When we left for Florida, I’d had grand visions of plopping the boat into numerous waters along the way, but then reality raised its thorny head. Finding a ramp, prepping the boat, raising the mast, rigging and finally launching was no small task. And, of course, you also have to not only go through the entire process in reverse but remember to tie everything down securely before driving away. It doesn’t take long before one begins to think twice about casual daysailing.
For this reason, we only went out for a couple of sails on our way down to meet friends waiting for us on Cedar Key, midway between Tampa and the Panhandle. Once there, we also decided to keep the boat in one place for the week, as opposed to continually picking up stakes. With the boat safely tied to a nearby dock, getting out on the water becomes a lot less daunting.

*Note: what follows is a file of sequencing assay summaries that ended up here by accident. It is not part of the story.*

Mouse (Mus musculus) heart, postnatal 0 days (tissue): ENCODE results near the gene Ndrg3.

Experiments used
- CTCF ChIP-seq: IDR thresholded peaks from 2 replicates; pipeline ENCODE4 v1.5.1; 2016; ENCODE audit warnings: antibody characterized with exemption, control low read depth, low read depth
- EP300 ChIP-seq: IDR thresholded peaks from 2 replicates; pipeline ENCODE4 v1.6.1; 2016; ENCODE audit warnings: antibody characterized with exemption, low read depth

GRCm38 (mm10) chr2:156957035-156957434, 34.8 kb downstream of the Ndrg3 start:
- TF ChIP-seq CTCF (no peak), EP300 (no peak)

We spent our time there exploring the islands and reefs around Cedar Key, watching pelicans glide effortlessly above the sea, and listening to the quiet splash of water against the hull. White sand beaches lured us ashore, as we ghosted across still lagoons surrounded by dense stands of dark, green mangrove. It was heaven, made possible by the marvel of a small, trailerable sailboat.
TRAILER SAILING TIPS:
• Have a trailer shop check the wheel bearings every year—grease bearings frequently, especially if you’ve been in saltwater
• Small tires can’t go too fast—maximum trailering speed is 65 mph. Check wheel hubs for excessive heat at rest stops
• Unhook the trailer and turn it around by hand if you get into a tight spot
• Ramp conditions will vary from wet, to slippery, to steep to slippery and steep, so beware. Find a ramp that is protected from onshore winds and swell